John M. Adams
My artwork activates the perceptual connection between artist, object, and viewer. In this new body of work I am continuing my exploration of the art object as a catalyst for contemplation and meditation for the viewer as well as the artist.
The “Deconstructed” series consists of paintings that have been separated into strips and reconstructed in a way to create new relationships by being put into a new context. Fluid marks are juxtaposed with the regulated rhythm of sharp horizontal line breaks, which creates a fluttering vibration and tension in the paintings. I’m interested in what happens when snippets of perception are edited, reconfigured, and compartmentalized to give them new meaning through their relationship to the whole.
As an artist, I am compelled to reflect upon my past and include it in my paintings. My early obsessions – drawing the human form, music, cultural icons, commercialism, and decorative elements –recur frequently in my work. Adopted as a baby, I have never felt a significant connection to the world that surrounded me. Through my art, I had the opportunity to create a two-dimensional world that “feels like home” and connects me to the subjects I portray in my portraits.
I taught myself to paint after a trip to Central America and Mexico. The different cultures and visual assaults of color captured my imagination and compelled me to explore them in painting. I prolifically created iconic, pop culture images to capture the emotion of my experience and began to exhibit my work in the DC Metro Area.
My first foray into narrative portraits shared the intimate stories of undocumented immigrants. Although each painting captured the unique experiences of its subject, I discovered that my own sense of isolation was the driving force behind each completed portrait. Additionally, I felt as if I were able to empower my subjects by creating iconic portraits of them, which documented their presence in the United States.
One of my ongoing themes combines art and music. Using Latino hip hop artists as subjects, I juxtaposed the macho posturing of the rappers against decorative backgrounds showed the dichotomies of each subject. Again, these portraits captured my paradigms while demonstrating my concepts of beauty and masculinity. Using bright colors, which are typically considered happy and upbeat, I offset the sometimes aggressive images I paint.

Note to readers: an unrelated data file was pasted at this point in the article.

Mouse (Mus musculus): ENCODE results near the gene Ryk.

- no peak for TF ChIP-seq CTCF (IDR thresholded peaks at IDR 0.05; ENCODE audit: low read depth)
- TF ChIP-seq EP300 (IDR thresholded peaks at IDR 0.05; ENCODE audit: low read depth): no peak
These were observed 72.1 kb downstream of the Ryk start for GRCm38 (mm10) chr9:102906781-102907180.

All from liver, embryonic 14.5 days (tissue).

I like to think of my work as photographic tapestries, or celluloid stained glass tableaus, that reveal a dream-like complexity through careful contemplation. They are totems made from light. They are reliquaries for my reflections of the journey I take in this world.
I’m a film photographer, and often times it feels like I use an alchemical process in a digital world. I use film because it is the medium that most closely recreates the imagery of my dreams. I like to capture glimpses of the natural world with the hypnotic aesthetics of film – the murky ambience of twilight, the explosion of mid-morning richness, and the cold embrace of grey skies.
I shoot on transparency film, and once developed I search for the details within multiple images that I can combine to create a larger, more complex dialogs within a single piece. The process is an important part of the context of my work. The physical nature of the pieces – the overlapping film pieces, glue, adhesives, dust particles, and emulsion scratches – demonstrate their existence as a three-dimensional entities.
I enjoy pushing the boundaries of what film can do and how it can reflect our world. These tapestries are multiple glimpses of a complex scene, as stories built from light and shadows cannot be told in a single moment. Like cinema, my work relies on capturing multiple movements and shifts in perspective to give the illusion of motion and memory.